Regardless of what the Supreme Court decides with respect to commercial arbitration, it may be receptive to arguments about the distinctive characteristics of ISDS. During oral argument, several Justices seemed interested in understanding whether ISDS was more like dispute settlement before the World Trade Organization and state-to-state arbitrations than commercial arbitrations. Chief Justice Roberts observed that ISDS is “not a purely private undertaking,” noting its “sovereign character.” As the Chief Justice previously explained, the “uniqueness” of ISDS “should not be overlooked,” especially because those tribunals are endowed with the “power [a state] typically reserves to its own courts, if it grants it at all: the power to sit in judgment on its sovereign acts.” Indeed, ISDS tribunals hear disputes implicating important questions of governmental power such as national security measures, sovereignty over natural resources or the power to regulate public health and the environment. The decision to include or exclude ISDS tribunals under section 1782 could thus have profound consequences on how those cases are decided.

Potential implications of permitting section 1782 discovery in investor-state arbitrations

To date, use of section 1782 for ISDS has been relatively limited. But if the Supreme Court clarifies that this procedural device is available, there may be greater recourse to it. Since many investors bringing ISDS claims reside in the US or are connected to persons residing in the US, section 1782 could become an important tool for parties to obtain otherwise inaccessible evidence.

Already, ISDS tribunals have demonstrated a willingness to receive evidence obtained through section 1782 discovery (see, e.g., here and here). As noted above, US courts have granted section 1782 discovery for use in ISDS proceedings, not only at the request of private investors, but also at the request of foreign states. For instance, in Republic of Kazakhstan v. Lawler, Kazakhstan attempted in the arbitration to obtain evidence from the investor to establish a jurisdictional defense. Unsuccessful in its evidence-gathering efforts before the tribunal, Kazakhstan then invoked section 1782 and sought the evidence directly from the investor’s sole officer and director in the US. The court granted the application. Shortly thereafter, the investor produced the requested evidence in the arbitration.

There may be a variety of reasons why states may seek discovery to defend against investment treaty claims (e.g., gathering evidence on capital flows, due diligence, business plans and expectations, and possible corruption or other illicit activities), or to pursue counterclaims. In addition, investment treaties and arbitral decisions have been evolving so as to make a broader range of information relevant to ISDS claims, defenses, and counterclaims. For example, an ISDS tribunal has recognized that investors’ knowing misconduct can be more prejudicial to their claims than negligence. This, in turn, could support requests for discovery about investors’ knowledge and state of mind.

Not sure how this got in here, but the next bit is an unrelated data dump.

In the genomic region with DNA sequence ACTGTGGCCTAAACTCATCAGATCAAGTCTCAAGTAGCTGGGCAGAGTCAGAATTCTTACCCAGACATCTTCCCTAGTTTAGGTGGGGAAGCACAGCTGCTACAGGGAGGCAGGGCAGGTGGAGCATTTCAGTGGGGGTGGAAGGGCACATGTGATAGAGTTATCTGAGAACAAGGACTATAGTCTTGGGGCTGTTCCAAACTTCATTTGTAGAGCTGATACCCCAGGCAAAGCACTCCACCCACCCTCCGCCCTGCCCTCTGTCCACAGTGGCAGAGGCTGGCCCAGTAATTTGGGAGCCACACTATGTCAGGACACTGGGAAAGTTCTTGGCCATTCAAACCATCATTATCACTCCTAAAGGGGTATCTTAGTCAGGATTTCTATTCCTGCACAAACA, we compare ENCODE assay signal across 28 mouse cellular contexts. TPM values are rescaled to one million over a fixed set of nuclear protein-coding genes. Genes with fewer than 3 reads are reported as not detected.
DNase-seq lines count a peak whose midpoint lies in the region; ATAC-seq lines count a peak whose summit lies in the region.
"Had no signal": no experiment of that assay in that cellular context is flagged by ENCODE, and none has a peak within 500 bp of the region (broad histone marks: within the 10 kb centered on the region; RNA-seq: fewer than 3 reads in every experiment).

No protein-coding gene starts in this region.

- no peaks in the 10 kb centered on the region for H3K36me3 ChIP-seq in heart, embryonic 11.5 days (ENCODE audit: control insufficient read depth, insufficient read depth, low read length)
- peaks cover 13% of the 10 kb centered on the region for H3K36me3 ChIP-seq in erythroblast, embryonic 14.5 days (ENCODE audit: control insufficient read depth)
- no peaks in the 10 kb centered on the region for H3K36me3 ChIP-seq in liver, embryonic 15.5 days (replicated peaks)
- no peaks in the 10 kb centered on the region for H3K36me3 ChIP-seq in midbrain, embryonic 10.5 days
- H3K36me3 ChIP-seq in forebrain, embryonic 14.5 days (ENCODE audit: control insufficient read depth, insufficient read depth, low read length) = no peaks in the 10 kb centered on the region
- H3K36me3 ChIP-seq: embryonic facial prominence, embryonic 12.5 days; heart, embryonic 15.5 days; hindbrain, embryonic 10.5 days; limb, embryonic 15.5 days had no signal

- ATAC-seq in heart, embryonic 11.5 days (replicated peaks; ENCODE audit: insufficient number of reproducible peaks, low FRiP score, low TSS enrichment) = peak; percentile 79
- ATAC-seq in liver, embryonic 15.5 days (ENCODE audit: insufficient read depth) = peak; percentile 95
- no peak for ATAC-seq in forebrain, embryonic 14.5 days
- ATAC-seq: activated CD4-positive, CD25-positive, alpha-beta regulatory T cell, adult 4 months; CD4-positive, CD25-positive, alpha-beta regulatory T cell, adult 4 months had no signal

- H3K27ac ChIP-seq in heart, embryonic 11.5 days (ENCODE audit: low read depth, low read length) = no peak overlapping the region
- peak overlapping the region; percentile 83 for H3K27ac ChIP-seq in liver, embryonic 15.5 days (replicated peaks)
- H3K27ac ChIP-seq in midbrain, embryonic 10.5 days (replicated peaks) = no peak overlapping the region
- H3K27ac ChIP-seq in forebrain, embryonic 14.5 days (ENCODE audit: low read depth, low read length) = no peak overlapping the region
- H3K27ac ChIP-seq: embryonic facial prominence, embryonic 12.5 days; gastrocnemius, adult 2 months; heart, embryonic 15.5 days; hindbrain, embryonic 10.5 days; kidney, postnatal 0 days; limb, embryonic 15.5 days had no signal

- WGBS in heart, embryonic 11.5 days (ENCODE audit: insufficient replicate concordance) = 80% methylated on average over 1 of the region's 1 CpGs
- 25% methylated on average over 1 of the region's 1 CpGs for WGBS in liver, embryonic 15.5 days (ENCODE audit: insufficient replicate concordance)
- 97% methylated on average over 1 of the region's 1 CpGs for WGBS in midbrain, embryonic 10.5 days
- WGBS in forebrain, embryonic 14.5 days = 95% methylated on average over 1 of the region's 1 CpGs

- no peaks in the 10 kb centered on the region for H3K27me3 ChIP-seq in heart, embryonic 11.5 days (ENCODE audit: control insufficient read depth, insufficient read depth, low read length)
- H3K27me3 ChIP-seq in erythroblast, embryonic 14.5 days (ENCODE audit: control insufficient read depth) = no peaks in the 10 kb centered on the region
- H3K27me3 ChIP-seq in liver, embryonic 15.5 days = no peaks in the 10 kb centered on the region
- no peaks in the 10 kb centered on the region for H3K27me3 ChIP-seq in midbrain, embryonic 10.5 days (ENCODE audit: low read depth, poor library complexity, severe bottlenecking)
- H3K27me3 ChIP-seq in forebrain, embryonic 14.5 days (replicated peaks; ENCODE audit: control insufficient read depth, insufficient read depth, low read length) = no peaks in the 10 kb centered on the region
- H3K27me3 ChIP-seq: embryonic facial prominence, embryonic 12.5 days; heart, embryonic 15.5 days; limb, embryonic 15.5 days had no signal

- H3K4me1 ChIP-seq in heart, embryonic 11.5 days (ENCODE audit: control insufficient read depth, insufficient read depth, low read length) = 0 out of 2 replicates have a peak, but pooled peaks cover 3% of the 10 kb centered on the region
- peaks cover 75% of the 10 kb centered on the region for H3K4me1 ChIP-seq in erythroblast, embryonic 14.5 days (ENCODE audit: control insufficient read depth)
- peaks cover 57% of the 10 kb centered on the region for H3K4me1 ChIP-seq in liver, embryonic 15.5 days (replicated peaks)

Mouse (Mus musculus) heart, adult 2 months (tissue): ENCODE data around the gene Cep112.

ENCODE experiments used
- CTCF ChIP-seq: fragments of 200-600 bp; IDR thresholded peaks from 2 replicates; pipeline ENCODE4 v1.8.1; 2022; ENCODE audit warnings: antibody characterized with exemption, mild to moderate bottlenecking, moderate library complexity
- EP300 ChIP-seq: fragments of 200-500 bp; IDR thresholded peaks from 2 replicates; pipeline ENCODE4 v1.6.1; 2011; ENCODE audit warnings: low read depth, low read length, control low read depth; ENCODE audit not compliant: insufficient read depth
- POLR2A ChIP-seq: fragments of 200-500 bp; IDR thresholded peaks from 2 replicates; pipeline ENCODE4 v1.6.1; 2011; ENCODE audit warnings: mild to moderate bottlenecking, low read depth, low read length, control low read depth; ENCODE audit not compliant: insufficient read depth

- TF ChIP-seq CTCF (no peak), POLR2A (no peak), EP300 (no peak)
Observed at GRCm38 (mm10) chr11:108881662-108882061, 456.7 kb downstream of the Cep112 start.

Relatedly, new treaties and models are breaking ground by imposing obligations directly on investors and on their investments, and by providing that investors may face financial sanctions for violating standards found in soft law instruments such as the OECD Guidelines on Multinational Enterprises. Discovery may be useful in proving that companies, their investors, or their shareholders have breached relevant standards.

Another potential user of section 1782 discovery may be any nonlitigant who can demonstrate that they are an “interested person” under the statute. This could include public interest groups whose participation as amici is expressly permitted under a growing number of investment treaties and arbitral rules governing ISDS cases. Potential amici may want to provide input to advance or protect their own discrete rights or interests (as might be the case if the investor is claiming property rights subject to competing claims), or to protect and promote general public interests (e.g., by elaborating upon and applying norms of corporate responsibility under international law). These groups may want to use section 1782 to strengthen their input.

In sum, it is not a foregone conclusion that the Supreme Court will agree with lower courts that ISDS tribunals are covered by section 1782, especially in light of the US’ opposition. But if the Court does agree, then US-based discovery could become a more important tool in litigating ISDS claims in the future.